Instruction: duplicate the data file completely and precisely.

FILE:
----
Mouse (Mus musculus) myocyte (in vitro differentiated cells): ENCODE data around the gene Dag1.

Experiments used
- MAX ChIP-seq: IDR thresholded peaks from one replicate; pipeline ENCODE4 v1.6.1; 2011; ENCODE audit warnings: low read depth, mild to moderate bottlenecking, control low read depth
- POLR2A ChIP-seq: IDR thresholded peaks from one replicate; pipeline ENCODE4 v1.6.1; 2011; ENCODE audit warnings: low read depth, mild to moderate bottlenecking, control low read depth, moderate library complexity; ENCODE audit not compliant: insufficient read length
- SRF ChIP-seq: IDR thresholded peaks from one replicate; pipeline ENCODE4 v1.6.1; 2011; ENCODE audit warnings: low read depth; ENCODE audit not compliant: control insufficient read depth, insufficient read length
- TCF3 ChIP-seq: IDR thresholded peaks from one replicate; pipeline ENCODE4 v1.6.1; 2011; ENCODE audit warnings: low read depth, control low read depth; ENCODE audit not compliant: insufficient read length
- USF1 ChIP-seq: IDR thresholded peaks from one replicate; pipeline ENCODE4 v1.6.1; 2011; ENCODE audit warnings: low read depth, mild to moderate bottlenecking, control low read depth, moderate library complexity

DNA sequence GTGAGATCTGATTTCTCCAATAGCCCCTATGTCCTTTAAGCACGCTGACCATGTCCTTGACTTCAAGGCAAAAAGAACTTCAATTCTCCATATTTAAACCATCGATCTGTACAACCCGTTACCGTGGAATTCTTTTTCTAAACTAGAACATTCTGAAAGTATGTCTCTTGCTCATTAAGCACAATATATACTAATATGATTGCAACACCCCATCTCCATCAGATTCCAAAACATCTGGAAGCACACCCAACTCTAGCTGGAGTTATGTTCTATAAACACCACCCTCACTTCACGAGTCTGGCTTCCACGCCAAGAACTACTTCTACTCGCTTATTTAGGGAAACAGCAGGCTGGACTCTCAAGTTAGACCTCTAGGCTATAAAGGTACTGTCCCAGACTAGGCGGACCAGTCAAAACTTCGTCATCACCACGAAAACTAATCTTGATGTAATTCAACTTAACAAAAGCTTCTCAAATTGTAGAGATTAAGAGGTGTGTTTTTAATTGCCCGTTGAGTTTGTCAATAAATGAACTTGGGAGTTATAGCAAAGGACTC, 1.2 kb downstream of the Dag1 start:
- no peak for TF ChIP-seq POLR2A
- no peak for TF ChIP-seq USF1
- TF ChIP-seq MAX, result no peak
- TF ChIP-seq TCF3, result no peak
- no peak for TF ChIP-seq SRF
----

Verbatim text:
Mouse (Mus musculus) myocyte (in vitro differentiated cells): ENCODE data around the gene Dag1.

Experiments used
- MAX ChIP-seq: IDR thresholded peaks from one replicate; pipeline ENCODE4 v1.6.1; 2011; ENCODE audit warnings: low read depth, mild to moderate bottlenecking, control low read depth
- POLR2A ChIP-seq: IDR thresholded peaks from one replicate; pipeline ENCODE4 v1.6.1; 2011; ENCODE audit warnings: low read depth, mild to moderate bottlenecking, control low read depth, moderate library complexity; ENCODE audit not compliant: insufficient read length
- SRF ChIP-seq: IDR thresholded peaks from one replicate; pipeline ENCODE4 v1.6.1; 2011; ENCODE audit warnings: low read depth; ENCODE audit not compliant: control insufficient read depth, insufficient read length
- TCF3 ChIP-seq: IDR thresholded peaks from one replicate; pipeline ENCODE4 v1.6.1; 2011; ENCODE audit warnings: low read depth, control low read depth; ENCODE audit not compliant: insufficient read length
- USF1 ChIP-seq: IDR thresholded peaks from one replicate; pipeline ENCODE4 v1.6.1; 2011; ENCODE audit warnings: low read depth, mild to moderate bottlenecking, control low read depth, moderate library complexity

DNA sequence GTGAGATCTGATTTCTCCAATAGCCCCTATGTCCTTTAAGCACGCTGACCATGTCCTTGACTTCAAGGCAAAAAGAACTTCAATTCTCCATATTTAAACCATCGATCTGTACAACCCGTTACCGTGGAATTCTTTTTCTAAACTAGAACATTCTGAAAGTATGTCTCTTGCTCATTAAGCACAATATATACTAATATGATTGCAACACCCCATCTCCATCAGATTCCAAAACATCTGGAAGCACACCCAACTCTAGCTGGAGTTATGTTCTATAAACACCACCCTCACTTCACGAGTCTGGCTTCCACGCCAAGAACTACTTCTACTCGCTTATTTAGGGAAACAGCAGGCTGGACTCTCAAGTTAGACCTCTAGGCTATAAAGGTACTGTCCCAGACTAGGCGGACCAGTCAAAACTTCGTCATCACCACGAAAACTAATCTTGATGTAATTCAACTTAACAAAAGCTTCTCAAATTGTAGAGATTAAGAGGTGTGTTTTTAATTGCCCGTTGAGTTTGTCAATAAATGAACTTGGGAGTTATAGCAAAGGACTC, 1.2 kb downstream of the Dag1 start:
- no peak for TF ChIP-seq POLR2A
- no peak for TF ChIP-seq USF1
- TF ChIP-seq MAX, result no peak
- TF ChIP-seq TCF3, result no peak
- no peak for TF ChIP-seq SRF